3. Bringing healthcare to people living in rural areas in Liberia

Olasford Wiah
Liberia Ministry of Health
Siobhan Kelley
Last Mile Health
Katey Linskey
Last Mile Health

People living in rural areas have limited access to healthcare

In Liberia, half of the country’s 4.6 million people live in rural areas and 29% of the population live more than 5 km from the nearest health facility. Distance, coupled with an extreme shortage in the healthcare workforce, has resulted in some of the worst health outcomes in the world. For example, mortality rates for children under five years are 120 per 1 000 live births in rural Liberia compared to 106 per 1 000 live births in urban areas.1

Community health worker (CHW) programmes are a cost-effective way of extending primary healthcare services to rural populations when designed and supported adequately. However, an array of issues, such as fragmented service delivery and a lack of government ownership, can prevent these programmes from achieving their full potential. In Liberia, strong ministerial leadership and partnership allowed the national programme to overcome these common challenges and extend quality community health care access to rural populations.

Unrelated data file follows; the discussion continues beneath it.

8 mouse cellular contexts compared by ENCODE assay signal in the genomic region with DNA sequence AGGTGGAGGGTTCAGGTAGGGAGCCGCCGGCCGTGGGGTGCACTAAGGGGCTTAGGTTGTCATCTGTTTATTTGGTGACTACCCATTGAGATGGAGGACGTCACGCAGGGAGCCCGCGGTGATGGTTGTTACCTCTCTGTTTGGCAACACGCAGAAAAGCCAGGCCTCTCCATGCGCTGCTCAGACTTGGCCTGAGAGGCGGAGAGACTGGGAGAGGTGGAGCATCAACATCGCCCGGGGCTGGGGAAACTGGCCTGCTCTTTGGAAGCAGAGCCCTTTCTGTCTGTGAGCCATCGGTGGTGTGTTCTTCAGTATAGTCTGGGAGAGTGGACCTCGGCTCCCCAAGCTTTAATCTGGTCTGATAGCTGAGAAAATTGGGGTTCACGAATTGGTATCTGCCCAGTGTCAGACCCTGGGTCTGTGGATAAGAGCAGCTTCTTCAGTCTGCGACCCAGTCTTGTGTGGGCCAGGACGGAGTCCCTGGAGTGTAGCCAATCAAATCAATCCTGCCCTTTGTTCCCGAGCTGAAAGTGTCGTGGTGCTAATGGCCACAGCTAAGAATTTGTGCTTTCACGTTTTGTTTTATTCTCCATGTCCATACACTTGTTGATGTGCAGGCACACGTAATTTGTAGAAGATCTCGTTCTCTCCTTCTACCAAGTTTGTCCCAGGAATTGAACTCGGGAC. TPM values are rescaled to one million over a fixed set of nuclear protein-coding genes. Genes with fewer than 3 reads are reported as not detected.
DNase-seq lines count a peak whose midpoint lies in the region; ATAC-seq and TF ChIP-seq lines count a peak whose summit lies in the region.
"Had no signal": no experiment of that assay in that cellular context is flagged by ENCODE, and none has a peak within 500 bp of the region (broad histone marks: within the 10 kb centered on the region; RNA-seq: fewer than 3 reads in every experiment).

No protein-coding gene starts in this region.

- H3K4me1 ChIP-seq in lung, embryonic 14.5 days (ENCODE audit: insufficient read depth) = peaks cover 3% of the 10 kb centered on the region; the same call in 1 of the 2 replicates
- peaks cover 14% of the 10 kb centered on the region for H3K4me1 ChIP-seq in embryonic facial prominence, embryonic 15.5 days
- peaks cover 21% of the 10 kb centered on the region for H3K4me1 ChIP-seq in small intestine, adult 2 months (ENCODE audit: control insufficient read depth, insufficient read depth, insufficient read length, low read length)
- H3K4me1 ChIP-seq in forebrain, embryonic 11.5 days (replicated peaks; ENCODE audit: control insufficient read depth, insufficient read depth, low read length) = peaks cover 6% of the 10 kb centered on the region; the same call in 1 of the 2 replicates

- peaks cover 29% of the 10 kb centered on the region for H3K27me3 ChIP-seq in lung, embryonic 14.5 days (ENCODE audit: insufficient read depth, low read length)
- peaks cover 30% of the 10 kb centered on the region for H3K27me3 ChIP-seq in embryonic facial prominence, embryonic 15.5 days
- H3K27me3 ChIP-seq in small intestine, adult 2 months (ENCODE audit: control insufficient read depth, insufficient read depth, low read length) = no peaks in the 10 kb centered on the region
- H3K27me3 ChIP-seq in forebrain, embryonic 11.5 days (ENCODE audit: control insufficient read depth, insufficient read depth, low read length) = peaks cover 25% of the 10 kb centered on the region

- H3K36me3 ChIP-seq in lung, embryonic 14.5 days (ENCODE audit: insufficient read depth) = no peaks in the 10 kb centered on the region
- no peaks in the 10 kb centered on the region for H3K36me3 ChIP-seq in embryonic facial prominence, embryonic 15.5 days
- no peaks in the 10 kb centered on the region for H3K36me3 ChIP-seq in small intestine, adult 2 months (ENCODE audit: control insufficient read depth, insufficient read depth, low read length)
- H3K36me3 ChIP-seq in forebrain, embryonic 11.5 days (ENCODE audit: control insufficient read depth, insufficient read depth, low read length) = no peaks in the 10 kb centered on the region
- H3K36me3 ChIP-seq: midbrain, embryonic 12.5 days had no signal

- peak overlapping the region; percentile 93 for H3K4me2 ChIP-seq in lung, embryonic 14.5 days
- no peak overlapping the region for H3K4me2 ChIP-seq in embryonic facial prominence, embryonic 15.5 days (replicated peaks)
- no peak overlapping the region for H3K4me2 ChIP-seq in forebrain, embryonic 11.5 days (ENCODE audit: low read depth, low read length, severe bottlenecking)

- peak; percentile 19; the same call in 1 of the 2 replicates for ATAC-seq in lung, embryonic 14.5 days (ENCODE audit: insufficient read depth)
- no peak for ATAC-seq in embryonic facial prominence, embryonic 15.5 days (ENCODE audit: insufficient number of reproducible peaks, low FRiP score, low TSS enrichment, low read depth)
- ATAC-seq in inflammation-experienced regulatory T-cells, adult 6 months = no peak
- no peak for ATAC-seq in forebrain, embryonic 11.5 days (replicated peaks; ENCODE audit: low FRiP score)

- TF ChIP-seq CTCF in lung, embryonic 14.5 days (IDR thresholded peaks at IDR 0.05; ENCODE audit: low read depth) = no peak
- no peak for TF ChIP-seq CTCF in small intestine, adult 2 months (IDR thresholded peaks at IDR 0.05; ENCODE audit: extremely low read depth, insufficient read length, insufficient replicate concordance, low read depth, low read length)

A community health worker programme brings healthcare services to rural areas

In response to the country’s rural health needs and fragmented community health structure, the Liberia Ministry of Health, with support from Last Mile Health, made a bold commitment to develop and launch a national community health services policy and programme following the Ebola epidemic. The programme involves a number of implementing partners, including the Clinton Health Access Initiative, the International Rescue Committee, Plan International, Partners In Health, and the United Nations Children’s Fund. Building on experience from Last Mile Health’s pilot programmes in Konobo District and in Rivercess County, and best practice from other implementing partners, the Government of Liberia formally launched the National Community Health Assistant Program in 2016.

The national programme includes key features that ensure success and quality at scale, including standard recruitment, training, and remuneration packages, supervision protocols, and supply chain support. The programme has already made tremendous progress. Today, county health teams and implementing partners are working across 14 counties to bring the programme to national scale. These implementers have already recruited, trained, and deployed approximately 3 011 of the target of nearly 4 400 CHWs and clinical supervisors across Liberia, which means the programme is already scaled up to cover 70% of the country.

As of March 2018, community health workers had carried out over 340 000 home visits; treated over 61 000 childhood cases of pneumonia, malaria, or diarrhoea; screened nearly 75 000 children for malnutrition; and supported 30 000 pregnancy visits since the official launch of the programme. At Liberia’s 2017 national health conference, multiple counties reported increases in children receiving malaria, pneumonia, and diarrhoea treatment of over 50%, and facility-based deliveries in one remote district increased from 55% to 84%.